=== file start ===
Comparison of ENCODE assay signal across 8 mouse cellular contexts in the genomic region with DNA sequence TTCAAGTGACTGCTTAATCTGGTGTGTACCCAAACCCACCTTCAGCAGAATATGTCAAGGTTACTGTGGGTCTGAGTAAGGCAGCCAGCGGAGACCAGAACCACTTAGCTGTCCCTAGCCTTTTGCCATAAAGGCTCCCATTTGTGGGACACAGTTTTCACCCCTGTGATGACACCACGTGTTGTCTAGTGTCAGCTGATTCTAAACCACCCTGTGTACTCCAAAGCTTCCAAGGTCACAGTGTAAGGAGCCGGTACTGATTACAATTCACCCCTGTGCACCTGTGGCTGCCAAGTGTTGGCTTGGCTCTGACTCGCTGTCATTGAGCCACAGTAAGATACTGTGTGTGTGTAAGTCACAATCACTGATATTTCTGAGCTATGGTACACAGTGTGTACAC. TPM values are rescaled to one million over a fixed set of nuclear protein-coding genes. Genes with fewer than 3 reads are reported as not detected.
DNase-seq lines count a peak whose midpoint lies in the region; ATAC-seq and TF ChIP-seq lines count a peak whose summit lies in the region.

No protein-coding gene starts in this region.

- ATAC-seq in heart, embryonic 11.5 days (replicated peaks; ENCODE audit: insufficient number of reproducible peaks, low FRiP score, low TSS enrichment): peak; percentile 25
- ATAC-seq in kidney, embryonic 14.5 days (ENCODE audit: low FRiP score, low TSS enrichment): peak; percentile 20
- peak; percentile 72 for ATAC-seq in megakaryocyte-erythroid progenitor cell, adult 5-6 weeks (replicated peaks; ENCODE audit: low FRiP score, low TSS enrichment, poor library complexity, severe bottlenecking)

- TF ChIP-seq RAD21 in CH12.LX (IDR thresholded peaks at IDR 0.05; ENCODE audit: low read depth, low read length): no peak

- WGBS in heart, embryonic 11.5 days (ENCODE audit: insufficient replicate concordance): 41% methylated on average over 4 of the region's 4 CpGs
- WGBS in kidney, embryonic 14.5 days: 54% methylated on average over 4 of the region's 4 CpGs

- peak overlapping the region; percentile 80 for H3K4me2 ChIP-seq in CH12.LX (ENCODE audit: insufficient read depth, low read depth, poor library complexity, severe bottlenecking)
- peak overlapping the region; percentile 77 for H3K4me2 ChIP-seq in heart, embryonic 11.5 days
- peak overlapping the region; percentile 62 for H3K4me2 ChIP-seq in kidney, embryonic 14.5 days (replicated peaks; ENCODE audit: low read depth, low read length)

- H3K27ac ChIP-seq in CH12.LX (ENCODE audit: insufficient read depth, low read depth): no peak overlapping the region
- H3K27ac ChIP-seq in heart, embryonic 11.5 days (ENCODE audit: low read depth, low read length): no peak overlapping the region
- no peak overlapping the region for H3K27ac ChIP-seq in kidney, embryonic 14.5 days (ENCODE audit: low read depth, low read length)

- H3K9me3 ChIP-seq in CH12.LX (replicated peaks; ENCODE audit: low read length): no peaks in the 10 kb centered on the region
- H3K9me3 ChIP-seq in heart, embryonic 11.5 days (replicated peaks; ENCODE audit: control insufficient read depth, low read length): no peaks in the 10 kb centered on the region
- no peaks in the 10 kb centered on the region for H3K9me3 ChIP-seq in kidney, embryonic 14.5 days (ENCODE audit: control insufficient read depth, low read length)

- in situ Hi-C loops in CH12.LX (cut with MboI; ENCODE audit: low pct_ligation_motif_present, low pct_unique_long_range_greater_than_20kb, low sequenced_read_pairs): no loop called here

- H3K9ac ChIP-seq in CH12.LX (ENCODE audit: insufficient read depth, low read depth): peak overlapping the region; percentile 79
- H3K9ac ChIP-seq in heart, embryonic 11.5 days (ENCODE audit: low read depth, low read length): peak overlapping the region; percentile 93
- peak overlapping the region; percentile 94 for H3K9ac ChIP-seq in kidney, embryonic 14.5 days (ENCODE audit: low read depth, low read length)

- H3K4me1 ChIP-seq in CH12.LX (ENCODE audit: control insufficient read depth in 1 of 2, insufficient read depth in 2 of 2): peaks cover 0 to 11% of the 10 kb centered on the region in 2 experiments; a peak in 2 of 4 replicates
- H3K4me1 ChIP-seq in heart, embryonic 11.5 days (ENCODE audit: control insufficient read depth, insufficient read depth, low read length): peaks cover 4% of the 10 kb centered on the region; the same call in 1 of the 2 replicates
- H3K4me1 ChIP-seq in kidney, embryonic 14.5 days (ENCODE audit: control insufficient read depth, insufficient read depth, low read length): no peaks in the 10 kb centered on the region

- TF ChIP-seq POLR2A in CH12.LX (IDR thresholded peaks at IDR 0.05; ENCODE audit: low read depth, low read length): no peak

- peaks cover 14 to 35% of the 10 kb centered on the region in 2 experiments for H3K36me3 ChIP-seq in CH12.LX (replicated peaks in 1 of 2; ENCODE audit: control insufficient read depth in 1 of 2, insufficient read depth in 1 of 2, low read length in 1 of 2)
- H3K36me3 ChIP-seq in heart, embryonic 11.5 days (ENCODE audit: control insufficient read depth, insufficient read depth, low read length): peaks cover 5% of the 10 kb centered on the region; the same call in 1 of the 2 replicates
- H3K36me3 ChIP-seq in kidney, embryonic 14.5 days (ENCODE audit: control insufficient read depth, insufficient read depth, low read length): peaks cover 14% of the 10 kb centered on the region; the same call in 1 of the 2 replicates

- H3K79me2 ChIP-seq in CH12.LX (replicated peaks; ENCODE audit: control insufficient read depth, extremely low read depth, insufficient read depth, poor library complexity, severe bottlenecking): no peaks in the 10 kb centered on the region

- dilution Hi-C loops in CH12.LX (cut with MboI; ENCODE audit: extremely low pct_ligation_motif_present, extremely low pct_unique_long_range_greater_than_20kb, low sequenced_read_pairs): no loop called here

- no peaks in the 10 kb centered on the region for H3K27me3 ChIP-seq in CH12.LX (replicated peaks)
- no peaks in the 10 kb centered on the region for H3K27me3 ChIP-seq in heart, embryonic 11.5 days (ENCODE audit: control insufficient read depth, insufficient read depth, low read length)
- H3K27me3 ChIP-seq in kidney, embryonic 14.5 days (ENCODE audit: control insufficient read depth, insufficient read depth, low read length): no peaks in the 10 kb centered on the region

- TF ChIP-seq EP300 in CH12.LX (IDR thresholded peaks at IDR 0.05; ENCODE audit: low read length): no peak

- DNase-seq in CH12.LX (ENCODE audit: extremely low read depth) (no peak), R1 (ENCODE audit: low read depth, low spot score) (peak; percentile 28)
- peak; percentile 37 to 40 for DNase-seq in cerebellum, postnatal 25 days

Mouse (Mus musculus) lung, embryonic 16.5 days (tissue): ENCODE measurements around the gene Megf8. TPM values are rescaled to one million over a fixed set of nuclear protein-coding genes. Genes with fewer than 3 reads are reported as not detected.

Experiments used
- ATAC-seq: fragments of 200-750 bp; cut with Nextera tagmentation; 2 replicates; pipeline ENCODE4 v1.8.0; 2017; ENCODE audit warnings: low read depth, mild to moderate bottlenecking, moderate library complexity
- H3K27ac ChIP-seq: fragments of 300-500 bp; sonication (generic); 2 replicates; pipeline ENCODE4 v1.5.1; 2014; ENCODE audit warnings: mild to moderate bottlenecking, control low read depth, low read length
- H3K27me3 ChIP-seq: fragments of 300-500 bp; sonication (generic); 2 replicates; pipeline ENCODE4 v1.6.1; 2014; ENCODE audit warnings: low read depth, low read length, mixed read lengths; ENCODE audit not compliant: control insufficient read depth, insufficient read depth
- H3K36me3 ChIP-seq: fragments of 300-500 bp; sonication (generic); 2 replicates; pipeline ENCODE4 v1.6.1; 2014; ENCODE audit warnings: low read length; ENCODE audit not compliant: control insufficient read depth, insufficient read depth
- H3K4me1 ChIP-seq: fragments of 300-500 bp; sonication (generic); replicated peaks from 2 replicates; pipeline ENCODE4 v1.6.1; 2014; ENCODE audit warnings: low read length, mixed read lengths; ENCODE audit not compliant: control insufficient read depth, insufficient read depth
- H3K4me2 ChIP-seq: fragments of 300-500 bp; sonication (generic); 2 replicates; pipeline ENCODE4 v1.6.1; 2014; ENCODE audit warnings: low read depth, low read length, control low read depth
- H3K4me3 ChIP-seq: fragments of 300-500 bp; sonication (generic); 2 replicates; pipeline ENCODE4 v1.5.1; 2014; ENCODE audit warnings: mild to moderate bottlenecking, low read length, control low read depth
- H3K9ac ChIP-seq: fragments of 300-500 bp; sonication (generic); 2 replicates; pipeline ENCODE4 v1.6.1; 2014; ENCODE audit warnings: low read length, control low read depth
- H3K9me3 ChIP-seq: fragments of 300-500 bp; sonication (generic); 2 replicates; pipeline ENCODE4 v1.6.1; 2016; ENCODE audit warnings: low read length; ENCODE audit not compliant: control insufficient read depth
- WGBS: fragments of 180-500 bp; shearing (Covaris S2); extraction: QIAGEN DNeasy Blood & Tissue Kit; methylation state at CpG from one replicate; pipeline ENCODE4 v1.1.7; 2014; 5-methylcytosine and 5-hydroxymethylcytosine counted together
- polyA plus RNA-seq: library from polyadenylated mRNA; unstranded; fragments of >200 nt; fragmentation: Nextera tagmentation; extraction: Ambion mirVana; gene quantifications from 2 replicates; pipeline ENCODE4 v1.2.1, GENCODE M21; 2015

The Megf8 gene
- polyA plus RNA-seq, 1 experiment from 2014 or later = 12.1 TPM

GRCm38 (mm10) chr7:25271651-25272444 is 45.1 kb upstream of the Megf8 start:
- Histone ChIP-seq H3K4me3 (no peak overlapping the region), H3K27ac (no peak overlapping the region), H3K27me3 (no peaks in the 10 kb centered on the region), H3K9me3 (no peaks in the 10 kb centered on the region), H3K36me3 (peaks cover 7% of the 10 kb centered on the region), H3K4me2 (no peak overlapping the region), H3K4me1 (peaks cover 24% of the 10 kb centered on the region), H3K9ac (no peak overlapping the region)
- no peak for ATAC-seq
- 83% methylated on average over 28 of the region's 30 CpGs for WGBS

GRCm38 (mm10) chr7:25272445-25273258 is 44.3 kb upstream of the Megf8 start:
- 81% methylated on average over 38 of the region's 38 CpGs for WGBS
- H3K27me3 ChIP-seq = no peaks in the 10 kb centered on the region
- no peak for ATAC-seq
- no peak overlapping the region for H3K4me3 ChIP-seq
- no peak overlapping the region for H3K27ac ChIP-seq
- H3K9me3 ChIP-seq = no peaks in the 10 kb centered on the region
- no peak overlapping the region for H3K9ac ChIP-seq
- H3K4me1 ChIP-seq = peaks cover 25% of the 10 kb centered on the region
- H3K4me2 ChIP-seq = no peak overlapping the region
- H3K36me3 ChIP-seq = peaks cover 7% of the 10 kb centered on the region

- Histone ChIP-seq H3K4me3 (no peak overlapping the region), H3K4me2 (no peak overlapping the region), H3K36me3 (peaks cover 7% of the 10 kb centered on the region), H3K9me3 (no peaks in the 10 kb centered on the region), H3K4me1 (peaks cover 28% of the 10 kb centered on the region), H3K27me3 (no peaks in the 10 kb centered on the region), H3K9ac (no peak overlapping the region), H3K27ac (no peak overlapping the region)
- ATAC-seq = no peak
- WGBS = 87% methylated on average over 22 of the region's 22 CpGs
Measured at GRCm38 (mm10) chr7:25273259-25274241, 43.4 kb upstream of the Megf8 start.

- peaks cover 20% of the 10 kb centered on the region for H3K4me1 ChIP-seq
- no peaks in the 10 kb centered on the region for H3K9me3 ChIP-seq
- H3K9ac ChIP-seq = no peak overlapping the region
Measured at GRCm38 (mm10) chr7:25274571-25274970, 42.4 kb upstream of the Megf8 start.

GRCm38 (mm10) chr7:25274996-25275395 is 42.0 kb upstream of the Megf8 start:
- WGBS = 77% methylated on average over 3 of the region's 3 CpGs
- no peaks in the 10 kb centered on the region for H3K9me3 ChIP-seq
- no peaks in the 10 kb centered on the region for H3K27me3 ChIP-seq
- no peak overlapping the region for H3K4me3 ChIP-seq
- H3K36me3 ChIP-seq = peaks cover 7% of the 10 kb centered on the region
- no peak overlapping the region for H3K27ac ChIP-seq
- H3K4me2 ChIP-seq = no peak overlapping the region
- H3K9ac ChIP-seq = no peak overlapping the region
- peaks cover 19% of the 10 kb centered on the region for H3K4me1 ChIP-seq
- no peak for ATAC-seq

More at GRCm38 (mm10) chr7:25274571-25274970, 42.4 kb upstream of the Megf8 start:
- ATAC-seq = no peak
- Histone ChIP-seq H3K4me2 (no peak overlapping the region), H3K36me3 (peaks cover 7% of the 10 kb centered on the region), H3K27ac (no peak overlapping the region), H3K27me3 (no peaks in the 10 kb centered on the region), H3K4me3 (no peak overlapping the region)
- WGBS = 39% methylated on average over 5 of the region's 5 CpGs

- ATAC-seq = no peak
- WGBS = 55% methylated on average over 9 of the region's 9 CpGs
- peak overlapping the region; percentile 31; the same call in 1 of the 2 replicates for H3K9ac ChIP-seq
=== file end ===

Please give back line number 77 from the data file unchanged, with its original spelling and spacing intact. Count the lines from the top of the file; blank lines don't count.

- WGBS = 77% methylated on average over 3 of the region's 3 CpGs